5. INVASION OF THE BODY SNATCHERS, 1955.  There's not a single scene of blood, guts, gruesome-looking monsters, or any of the usual horror staples here.  The 'monsters' here look exactly like the residents of any 1950s California town, and yet Invasion Of The Body Snatchers managed to tap into our very deepest, darkest paranoia, during a time when the McCarthy era was ramping up that paranoia on a national scale.  Many critics have seen the film as a veiled political commentary on McCarthyist conformity, but this is first and foremost a sci-fi chiller of the highest order.  By the close of the film, as two residents flee for their lives in the hills while fighting to ward off the sleep that they know will kill them, the sense of panicked, wild-eyed horror is as palpable as any ever evoked in cinema.  The 1978 remake of the film, starring Leonard Nimoy, gets props for being nearly as good.  This film was so important, in fact, that it also made our earlier list of the greatest science fiction films of all time.  

4. NOSFERATU, 1922.  That's right, we have the ultimate vampire film in this list twice: first, Werner Herzog's masterful 1979 remake in at #11, and now the hallowed original, which actually gains strength from the fact that it is a silent B&W film.  Director F.W. Murnau was a German expressionist filmmaker who was able to utilize light and shade in stunning ways, although it is the severe, haunted look of Murnau's vampire which remains the one undeniably iconic takeaway here. Nosferatu is recognized today as one of the greatest films ever made, but it didn't receive the same reception upon release--Bram Stoker's widow successfully sued for copyright infringement, and all prints of the film were ordered destroyed.  One copy survived, and it is this copy which made the film a cult legend. No history of horror is complete without this look at one of the very first, and greatest, of its kind.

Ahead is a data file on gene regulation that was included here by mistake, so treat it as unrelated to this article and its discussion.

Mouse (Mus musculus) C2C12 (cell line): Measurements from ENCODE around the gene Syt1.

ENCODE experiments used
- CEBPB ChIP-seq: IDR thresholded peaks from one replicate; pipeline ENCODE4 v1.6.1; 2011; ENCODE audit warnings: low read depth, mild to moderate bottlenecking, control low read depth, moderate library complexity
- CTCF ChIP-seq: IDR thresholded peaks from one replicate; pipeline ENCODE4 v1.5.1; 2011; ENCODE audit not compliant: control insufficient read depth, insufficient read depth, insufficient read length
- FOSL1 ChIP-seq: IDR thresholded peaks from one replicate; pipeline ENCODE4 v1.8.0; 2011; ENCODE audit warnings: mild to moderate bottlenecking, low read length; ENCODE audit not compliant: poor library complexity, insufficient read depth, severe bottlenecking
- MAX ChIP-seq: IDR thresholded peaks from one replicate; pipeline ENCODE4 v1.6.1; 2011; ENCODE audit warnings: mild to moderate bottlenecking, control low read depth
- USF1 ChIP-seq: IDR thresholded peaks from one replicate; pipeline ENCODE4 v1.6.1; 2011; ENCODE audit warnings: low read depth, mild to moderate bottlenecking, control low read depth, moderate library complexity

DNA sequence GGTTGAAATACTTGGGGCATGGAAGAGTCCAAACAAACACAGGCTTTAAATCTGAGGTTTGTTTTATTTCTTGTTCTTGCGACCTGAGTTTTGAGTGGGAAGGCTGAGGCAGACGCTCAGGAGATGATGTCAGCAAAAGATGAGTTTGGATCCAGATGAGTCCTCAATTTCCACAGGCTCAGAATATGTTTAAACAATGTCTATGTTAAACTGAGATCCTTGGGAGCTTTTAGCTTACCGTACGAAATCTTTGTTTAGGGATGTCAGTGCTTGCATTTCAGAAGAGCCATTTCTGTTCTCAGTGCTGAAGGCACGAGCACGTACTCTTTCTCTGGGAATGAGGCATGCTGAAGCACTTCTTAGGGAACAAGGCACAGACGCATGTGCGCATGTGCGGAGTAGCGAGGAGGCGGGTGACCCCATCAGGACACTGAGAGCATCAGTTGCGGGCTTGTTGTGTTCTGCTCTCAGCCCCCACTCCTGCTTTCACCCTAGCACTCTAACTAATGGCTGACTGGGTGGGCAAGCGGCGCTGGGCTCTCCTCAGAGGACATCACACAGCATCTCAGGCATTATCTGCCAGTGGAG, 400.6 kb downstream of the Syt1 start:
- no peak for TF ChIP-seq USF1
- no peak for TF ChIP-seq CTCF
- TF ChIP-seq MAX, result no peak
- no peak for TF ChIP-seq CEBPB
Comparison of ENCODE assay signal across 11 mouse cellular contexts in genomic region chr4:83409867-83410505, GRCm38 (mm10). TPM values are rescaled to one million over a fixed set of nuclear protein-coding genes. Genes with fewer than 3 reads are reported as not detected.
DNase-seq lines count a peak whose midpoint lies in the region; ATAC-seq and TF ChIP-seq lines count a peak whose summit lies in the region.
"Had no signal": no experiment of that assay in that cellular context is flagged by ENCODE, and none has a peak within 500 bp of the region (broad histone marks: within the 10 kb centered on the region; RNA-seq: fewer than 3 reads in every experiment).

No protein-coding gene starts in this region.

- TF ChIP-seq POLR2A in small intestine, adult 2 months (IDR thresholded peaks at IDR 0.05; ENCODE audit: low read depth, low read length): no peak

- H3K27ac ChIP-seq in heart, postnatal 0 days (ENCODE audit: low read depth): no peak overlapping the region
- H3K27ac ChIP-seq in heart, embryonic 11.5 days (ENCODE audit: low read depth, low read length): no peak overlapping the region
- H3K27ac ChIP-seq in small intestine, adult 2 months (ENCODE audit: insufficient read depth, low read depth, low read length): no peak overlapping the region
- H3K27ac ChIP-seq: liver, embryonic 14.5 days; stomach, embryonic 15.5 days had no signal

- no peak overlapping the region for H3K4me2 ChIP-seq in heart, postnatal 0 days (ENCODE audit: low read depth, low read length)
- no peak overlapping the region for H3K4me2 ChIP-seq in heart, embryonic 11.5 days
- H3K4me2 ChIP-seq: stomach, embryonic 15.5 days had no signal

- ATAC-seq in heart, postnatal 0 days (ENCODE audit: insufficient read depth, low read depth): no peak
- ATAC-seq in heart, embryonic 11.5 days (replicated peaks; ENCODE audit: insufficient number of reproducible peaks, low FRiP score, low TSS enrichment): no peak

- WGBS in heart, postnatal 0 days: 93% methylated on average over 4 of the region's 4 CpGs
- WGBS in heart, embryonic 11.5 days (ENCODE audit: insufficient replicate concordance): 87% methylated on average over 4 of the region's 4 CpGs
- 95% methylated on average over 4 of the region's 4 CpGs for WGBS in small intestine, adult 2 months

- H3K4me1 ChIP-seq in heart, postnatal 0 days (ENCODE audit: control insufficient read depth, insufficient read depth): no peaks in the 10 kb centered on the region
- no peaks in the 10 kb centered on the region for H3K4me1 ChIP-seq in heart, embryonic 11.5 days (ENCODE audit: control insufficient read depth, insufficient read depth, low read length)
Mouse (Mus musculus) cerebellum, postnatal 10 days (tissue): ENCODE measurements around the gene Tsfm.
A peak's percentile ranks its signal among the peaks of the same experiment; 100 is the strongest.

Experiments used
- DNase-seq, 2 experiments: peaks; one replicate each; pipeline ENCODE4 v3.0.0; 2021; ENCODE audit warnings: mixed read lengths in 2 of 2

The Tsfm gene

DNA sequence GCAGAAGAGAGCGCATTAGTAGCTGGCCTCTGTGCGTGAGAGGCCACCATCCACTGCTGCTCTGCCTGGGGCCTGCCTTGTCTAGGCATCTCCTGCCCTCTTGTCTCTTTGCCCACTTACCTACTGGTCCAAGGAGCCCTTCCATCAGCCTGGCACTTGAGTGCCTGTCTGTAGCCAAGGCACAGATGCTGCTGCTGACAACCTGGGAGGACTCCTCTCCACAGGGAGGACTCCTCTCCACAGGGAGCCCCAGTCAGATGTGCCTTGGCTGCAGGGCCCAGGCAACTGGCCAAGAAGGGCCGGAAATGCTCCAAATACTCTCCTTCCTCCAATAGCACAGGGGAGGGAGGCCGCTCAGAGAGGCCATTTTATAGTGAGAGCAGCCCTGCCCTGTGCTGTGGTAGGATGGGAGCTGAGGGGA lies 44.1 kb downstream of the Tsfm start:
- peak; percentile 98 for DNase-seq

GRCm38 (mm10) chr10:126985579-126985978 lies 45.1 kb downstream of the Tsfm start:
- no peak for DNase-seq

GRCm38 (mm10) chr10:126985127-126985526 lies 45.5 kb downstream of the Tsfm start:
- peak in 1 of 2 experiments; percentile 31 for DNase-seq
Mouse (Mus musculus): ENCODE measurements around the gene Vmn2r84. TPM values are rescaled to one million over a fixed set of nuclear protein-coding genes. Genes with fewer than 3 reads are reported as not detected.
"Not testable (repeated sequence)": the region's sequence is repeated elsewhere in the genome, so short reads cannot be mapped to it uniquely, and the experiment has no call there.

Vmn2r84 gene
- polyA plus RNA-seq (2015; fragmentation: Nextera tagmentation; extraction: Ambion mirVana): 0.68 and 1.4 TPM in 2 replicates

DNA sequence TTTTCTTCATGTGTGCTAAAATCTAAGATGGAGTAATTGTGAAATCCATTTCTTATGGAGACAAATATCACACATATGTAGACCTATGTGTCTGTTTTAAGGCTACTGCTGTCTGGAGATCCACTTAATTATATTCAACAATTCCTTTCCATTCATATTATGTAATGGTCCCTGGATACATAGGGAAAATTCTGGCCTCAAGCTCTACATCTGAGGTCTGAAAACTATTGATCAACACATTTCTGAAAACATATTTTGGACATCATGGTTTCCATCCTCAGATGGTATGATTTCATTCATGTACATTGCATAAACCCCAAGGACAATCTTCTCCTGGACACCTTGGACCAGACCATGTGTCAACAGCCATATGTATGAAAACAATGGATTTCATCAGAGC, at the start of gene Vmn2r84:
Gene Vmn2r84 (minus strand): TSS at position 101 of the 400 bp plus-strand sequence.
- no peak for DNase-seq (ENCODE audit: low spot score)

3. HALLOWEEN, 1978.  the top three films on this list were all strong contenders for the top slot, and we were almost tempted to put this one there.  What better film to watch on Halloween, than the legendary horror film that takes place on the holiday in question?  The film's look at a deranged, knife-wielding killer literally spawned thousands of imitators (as well as a large number of inferior sequels), made Jamie Lee Curtis a star, and made Mike Myers masks (modeled, oddly enough, on Star Trek star William Shatner's face) a trick-or-treat favorite.  Ultimately, however, the film makes this list because it is one of the very few that a majority of audiences find truly scary; the director's mastery of suspense rivaled that of Hitchcock, and when matched to its grisly subject matter, the results were electrifying.